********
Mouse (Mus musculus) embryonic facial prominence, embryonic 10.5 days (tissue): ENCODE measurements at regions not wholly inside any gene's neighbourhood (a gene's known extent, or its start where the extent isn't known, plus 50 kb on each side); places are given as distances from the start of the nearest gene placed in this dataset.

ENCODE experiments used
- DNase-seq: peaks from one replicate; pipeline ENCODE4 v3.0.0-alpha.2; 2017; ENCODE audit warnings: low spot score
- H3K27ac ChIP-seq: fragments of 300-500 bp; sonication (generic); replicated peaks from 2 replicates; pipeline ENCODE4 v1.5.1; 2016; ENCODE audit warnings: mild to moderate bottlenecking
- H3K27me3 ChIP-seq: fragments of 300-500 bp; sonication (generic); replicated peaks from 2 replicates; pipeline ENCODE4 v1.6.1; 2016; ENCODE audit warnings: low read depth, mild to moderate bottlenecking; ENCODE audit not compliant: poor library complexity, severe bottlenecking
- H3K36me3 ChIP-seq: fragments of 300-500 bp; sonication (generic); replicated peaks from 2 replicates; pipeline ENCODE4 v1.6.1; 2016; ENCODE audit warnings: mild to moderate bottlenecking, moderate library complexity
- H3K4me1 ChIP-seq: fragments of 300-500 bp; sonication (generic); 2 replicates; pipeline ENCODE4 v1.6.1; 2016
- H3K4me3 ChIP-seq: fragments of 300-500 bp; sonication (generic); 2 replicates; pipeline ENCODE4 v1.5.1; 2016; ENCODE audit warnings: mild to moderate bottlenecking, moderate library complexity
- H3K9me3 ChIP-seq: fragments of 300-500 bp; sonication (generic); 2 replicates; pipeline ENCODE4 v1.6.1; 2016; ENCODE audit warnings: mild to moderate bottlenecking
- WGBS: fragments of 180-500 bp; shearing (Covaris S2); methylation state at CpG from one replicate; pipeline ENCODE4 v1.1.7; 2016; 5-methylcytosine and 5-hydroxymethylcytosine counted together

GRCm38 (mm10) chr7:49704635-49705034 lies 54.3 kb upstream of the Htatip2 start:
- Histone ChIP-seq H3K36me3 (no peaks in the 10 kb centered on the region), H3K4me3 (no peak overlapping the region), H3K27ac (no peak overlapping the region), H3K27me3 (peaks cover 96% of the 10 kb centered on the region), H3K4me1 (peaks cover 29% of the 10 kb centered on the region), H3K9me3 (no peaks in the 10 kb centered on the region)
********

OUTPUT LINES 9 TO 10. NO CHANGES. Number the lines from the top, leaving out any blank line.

- H3K9me3 ChIP-seq: fragments of 300-500 bp; sonication (generic); 2 replicates; pipeline ENCODE4 v1.6.1; 2016; ENCODE audit warnings: mild to moderate bottlenecking
- WGBS: fragments of 180-500 bp; shearing (Covaris S2); methylation state at CpG from one replicate; pipeline ENCODE4 v1.1.7; 2016; 5-methylcytosine and 5-hydroxymethylcytosine counted together